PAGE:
Repeat sex offender's re-sentencing means 10 years supervision by Corrections Canada

·3 min read
An undated photo of Bobby Zoe being escorted into the Yellowknife courthouse. A judge has declared him a long-term offender, and a dangerous offender label was overturned by a court of appeal. (CBC - image credit)
An undated photo of Bobby Zoe being escorted into the Yellowknife courthouse. A judge has declared him a long-term offender, and a dangerous offender label was overturned by a court of appeal. (CBC - image credit)

A repeat sex offender from Gamètì, N.W.T., has been designated a long-term offender.

Judge Donovan Molloy's written sentencing decision for Bobby Zoe, released Wednesday, comes after the Northwest Territories Court of Appeal said another judge made errors in the initial sentencing in 2017.

Zoe, 40, has been convicted of four separate sex crimes.

The long-term offender designation means he will be supervised by the Correctional Service of Canada for 10 years after he gets out of jail. It places a "great deal of faith" in the corrections department, Molloy noted.

"A treatment plan that is not tailored to Mr. Zoe's particular circumstances also endangers the public, while setting up Mr. Zoe for failure," wrote Molloy.

He also sentenced Zoe to another 90 days behind bars because that's how long it'll take the correctional department to draft a long-term supervision plan. Zoe has been in custody since a sexual assault in February 2015.

Molloy noted Zoe has been behind bars for all but nine months in the past 10 years, and significant portions of that time have been spent in solitary confinement.

"Saying he is institutionalized is an understatement," he said.

Open to treatment

Molloy said there is a reasonable possibility the risk Zoe poses to the community can eventually be controlled.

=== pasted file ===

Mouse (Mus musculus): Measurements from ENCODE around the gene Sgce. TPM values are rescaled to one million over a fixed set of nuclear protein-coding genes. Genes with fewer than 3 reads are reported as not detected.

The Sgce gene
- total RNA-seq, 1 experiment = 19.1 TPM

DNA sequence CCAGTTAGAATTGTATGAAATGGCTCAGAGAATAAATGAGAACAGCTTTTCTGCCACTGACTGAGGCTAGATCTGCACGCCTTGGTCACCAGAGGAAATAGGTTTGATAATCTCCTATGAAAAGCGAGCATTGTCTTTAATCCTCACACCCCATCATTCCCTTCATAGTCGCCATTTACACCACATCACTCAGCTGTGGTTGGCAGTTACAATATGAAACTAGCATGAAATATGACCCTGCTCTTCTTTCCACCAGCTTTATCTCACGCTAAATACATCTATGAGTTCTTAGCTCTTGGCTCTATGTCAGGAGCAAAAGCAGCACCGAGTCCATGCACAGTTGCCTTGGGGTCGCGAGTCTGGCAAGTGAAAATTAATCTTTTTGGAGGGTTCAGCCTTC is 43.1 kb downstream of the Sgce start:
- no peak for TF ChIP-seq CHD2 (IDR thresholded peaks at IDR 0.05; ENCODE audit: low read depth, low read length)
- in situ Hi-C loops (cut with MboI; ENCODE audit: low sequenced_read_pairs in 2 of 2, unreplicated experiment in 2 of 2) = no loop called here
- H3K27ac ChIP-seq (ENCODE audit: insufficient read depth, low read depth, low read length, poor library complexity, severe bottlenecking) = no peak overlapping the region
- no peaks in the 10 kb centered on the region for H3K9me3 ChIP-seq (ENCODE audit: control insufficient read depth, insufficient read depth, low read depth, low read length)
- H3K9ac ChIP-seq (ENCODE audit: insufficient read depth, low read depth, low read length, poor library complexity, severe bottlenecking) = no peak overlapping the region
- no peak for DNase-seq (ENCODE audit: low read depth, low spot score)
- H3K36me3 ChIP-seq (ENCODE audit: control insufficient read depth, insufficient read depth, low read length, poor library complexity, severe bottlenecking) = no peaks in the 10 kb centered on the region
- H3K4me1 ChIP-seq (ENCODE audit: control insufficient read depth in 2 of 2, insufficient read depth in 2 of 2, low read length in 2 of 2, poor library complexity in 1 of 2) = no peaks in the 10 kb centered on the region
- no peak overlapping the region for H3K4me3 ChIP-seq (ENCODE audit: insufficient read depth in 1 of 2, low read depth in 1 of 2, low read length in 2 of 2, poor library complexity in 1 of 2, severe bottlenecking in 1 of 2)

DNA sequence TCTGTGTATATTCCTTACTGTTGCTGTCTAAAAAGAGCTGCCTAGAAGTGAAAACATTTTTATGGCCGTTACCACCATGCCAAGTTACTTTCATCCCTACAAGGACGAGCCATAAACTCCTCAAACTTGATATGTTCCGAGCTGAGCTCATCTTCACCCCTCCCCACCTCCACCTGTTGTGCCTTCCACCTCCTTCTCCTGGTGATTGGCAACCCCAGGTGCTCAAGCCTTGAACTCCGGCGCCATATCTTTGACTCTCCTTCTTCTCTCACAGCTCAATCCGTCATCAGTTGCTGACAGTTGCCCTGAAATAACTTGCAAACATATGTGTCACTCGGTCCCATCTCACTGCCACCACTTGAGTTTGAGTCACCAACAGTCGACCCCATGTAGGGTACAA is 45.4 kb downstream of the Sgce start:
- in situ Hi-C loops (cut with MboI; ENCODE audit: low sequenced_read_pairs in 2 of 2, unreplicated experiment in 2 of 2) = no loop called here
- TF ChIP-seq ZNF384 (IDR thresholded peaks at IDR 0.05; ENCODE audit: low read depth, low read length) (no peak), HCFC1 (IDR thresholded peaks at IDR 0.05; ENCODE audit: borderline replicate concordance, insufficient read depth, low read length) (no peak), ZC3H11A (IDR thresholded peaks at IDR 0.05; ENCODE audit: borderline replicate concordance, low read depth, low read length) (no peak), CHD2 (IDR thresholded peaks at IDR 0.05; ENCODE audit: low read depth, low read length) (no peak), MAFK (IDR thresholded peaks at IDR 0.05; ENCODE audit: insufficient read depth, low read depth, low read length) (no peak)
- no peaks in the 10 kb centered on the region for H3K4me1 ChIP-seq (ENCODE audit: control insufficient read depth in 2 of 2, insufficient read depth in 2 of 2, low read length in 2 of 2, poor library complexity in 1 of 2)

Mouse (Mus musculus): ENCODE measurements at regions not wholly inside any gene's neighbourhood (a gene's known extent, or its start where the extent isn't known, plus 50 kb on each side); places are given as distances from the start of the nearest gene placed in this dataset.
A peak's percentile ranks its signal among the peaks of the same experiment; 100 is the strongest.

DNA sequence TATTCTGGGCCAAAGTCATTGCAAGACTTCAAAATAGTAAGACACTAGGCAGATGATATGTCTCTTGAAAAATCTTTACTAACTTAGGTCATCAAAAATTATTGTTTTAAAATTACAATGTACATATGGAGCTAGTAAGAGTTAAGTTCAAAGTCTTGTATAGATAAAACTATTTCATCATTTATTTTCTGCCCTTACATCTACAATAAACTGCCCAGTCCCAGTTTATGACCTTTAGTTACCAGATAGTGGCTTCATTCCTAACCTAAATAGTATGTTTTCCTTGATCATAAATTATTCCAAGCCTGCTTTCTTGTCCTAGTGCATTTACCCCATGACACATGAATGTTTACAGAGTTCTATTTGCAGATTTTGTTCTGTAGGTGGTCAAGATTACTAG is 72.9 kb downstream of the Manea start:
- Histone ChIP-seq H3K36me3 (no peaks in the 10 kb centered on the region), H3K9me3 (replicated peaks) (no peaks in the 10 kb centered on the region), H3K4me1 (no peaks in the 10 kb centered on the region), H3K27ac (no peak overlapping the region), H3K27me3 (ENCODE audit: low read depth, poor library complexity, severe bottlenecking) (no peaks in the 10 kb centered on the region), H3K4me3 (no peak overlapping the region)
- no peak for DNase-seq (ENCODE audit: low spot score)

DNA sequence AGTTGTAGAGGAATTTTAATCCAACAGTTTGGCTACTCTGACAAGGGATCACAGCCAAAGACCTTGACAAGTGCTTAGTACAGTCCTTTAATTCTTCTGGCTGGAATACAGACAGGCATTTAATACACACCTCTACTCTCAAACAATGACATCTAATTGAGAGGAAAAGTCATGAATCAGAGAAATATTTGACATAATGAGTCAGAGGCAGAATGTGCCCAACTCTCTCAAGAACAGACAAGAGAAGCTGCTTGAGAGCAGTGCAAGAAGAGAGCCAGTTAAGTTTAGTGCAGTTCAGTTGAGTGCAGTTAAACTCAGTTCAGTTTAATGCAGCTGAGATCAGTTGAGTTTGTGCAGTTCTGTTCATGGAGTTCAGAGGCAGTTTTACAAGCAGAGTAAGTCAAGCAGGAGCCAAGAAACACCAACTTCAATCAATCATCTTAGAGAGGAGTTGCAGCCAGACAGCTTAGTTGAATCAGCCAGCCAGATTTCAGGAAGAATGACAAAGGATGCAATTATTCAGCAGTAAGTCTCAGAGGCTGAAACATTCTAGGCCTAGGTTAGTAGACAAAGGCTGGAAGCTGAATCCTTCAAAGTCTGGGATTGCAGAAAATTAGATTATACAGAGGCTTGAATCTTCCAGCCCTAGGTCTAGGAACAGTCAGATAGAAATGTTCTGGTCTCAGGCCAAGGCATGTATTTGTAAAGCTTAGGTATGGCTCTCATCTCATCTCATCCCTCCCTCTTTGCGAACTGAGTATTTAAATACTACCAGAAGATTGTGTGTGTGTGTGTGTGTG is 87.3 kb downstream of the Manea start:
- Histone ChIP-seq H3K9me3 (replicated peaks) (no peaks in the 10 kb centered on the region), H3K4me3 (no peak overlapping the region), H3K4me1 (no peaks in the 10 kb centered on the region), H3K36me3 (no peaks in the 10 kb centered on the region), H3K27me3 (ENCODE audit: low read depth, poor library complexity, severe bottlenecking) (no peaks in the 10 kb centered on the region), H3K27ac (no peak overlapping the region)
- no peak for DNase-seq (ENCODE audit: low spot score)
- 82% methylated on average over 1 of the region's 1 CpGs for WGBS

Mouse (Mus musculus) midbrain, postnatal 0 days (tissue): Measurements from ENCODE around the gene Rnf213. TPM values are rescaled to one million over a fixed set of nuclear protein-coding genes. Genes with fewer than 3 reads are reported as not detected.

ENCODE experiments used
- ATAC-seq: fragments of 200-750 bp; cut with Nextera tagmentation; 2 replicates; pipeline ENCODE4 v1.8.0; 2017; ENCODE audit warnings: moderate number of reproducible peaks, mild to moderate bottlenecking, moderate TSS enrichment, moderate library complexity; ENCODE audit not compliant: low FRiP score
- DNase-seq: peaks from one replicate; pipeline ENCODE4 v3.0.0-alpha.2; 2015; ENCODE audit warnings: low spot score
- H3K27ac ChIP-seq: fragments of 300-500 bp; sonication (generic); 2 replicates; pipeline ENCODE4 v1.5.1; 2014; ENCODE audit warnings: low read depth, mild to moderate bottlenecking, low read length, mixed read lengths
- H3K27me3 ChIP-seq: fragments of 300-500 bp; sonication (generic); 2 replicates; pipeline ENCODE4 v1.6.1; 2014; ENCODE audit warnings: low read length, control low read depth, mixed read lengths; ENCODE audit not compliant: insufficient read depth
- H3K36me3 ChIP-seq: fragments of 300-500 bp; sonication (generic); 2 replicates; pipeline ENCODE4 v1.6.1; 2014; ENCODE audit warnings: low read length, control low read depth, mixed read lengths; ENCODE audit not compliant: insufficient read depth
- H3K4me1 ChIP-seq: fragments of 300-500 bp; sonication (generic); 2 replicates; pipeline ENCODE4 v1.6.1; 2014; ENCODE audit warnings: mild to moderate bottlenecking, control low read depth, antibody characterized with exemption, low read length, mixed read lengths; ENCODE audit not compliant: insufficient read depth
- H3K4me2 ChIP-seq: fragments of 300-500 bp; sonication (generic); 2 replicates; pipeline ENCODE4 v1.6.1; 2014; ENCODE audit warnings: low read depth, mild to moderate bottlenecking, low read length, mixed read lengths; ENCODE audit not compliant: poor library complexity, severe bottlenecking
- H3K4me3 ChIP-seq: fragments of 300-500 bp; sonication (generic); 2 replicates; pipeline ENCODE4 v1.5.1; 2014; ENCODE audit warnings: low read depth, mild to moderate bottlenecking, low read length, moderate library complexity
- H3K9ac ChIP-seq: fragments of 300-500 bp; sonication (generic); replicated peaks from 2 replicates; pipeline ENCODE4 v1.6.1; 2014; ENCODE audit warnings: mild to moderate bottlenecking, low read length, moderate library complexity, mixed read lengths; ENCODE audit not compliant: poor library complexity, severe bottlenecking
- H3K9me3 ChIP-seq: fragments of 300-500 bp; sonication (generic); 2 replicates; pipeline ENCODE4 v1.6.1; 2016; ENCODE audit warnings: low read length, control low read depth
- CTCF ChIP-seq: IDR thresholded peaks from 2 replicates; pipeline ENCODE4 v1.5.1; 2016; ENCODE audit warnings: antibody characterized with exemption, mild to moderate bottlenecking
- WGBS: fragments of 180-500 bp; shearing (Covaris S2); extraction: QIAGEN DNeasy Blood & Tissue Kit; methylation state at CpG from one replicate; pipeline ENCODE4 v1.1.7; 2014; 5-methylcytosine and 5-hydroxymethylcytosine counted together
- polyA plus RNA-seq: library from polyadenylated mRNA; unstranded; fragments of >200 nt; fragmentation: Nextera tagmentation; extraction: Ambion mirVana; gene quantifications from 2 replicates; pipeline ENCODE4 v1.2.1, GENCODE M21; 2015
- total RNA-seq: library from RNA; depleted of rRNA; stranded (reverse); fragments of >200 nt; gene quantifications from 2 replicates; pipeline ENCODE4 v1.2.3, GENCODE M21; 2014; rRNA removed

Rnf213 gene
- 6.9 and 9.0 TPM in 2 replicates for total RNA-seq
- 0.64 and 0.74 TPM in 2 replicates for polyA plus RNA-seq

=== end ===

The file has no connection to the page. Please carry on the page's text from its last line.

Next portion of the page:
"Mr. Zoe is now noted to be compliant with medication regimes, has finally acknowledged the role that substance abuse has played in his offence history and has expressed an openness to treatment."

Molloy also noted that if the Gladue report — a personal history submitted to courts on the behalf of Indigenous offenders — had been available at the initial sentencing, Zoe may not have been designated as a dangerous offender in the first place.

In December 2017, Deputy Judge J.R. McIntosh declared Zoe a dangerous offender and sentenced him to remain in prison until his risk of re-offending had been reduced to a manageable level.

The decision came after he was convicted of sexual assault. He broke into a Yellowknife apartment, sexually assaulted a woman who had been sleeping and fled with some money from the unit on February 15, 2015.

Zoe appealed both his conviction and the indeterminate prison sentence.

A panel of N.W.T. Court of Appeal judges upheld the conviction, but ordered him to be re-sentenced. They also noted the sentencing judge had said there was no residential school history in his adoptive family and that there was nothing to lower his blameworthiness in the offence.

"This was an impoverished approach to understanding and applying the Gladue factors," they said.

Violence towards women and girls

According to a 2019 Gladue report that came before the court, Zoe was adopted into a stable, loving family in Gamètì and later developed a relationship with his biological father when he started attending school in Behchokǫ̀ at the age of 16.

He was exposed to drinking and cannabis by his biological father and uncle, dropped out of school and began a transient lifestyle, the report said.

Molloy wrote in his sentencing that Zoe has a significant history of violence toward women and girls, has severe cognitive impairments, and has struggled with substance abuse for much, if not all, of his adult life.

Molloy also noted much of the programming that's been offered to Zoe has not been tailored to his cultural and intellectual needs.